It seems as though it has become increasingly common to hear about college students getting busted for marijuana possession. Each year, there seem to be more and more college athletes being suspended by their university or questioned by professional teams when entering the draft regarding “character issues” following a failed drug test because of marijuana use. The consequences of being caught with marijuana on those students, however, are very different than the average student.
First, there are the obvious legal implications of being arrested or cited for marijuana possession. The severity of the penalty depends on the amount of the drug the individual has on him or her. If the student possesses 30 grams or less, he or she will be charged with possession of a small amount of marijuana. This crime carries a maximum penalty of 30 days in jail and a $500 fine. If an individual possesses more than 30 grams, he or she will be charged with possession of marijuana and could be sentenced to up to one year in jail and have to pay a $5,000 fine.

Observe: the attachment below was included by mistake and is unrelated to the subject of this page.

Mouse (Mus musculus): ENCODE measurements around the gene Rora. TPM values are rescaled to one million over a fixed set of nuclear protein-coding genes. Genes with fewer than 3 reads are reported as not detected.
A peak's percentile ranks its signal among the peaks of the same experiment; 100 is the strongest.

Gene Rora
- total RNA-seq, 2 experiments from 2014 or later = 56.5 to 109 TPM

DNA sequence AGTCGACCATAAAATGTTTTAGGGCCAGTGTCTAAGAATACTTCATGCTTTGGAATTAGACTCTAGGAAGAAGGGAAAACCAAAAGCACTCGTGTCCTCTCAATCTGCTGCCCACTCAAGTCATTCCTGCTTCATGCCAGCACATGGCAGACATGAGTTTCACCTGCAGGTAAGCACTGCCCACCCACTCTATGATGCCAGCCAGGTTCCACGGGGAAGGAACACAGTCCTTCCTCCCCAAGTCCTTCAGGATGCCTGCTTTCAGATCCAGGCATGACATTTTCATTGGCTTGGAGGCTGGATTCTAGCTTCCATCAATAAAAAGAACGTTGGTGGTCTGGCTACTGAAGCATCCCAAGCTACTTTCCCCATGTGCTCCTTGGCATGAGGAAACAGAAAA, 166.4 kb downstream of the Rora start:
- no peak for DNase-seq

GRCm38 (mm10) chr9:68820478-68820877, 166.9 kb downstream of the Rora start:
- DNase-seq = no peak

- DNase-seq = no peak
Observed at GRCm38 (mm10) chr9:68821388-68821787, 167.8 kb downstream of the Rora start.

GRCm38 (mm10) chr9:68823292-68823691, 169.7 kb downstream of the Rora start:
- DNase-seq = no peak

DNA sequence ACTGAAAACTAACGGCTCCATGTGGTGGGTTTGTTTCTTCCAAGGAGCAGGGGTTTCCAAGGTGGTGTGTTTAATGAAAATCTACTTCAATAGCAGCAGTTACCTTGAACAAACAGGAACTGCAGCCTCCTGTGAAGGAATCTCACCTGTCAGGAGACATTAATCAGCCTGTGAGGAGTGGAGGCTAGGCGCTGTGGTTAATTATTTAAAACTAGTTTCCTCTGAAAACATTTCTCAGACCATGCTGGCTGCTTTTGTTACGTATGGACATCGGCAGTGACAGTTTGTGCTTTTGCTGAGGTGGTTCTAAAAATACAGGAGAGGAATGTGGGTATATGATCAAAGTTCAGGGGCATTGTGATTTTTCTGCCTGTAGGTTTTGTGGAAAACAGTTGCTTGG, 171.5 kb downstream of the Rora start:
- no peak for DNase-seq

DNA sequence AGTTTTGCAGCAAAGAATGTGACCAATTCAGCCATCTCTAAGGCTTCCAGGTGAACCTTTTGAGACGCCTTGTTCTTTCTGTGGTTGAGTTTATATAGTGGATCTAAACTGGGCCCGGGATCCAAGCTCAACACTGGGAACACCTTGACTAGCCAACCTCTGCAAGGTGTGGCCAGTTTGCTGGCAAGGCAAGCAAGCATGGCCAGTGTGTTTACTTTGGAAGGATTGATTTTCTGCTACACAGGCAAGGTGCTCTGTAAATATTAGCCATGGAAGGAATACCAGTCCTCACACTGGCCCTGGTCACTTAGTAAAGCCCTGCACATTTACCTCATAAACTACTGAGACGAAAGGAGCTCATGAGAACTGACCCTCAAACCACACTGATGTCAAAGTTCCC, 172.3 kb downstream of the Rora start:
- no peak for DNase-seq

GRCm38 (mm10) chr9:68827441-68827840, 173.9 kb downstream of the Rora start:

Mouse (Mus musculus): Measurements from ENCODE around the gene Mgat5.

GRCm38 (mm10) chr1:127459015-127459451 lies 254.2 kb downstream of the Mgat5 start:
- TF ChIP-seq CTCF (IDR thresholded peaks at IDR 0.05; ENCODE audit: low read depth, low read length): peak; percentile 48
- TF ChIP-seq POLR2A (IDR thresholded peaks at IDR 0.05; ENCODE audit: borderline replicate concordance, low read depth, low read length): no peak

However, the implications of a student being convicted of drug possession can be farther reaching than he or she may realize. According to the Higher Education Act of 1998, a student convicted of any crime involving the possession or sale of a controlled substance is not eligible for student aid for a year following the conviction. If the student is convicted of a second offense, he or she is then ineligible for an additional two years. A third offense renders the student permanently ineligible for student aid. If the student is convicted of selling a controlled substance, the penalties are even stiffer, with a two year ban from receiving financial aid following a first conviction.
If you are a student or are the parent of a student and he or she is facing drug charges, it is imperative that you contact an experienced criminal defense attorney very early in the legal process. The ramifications of a drug conviction are farther reaching than you may realize. My Pittsburgh law firm, Gusty Sunseri & Associates, P.C., may be able to help minimize the impact of the charges and prevent you or your child from losing financial aid.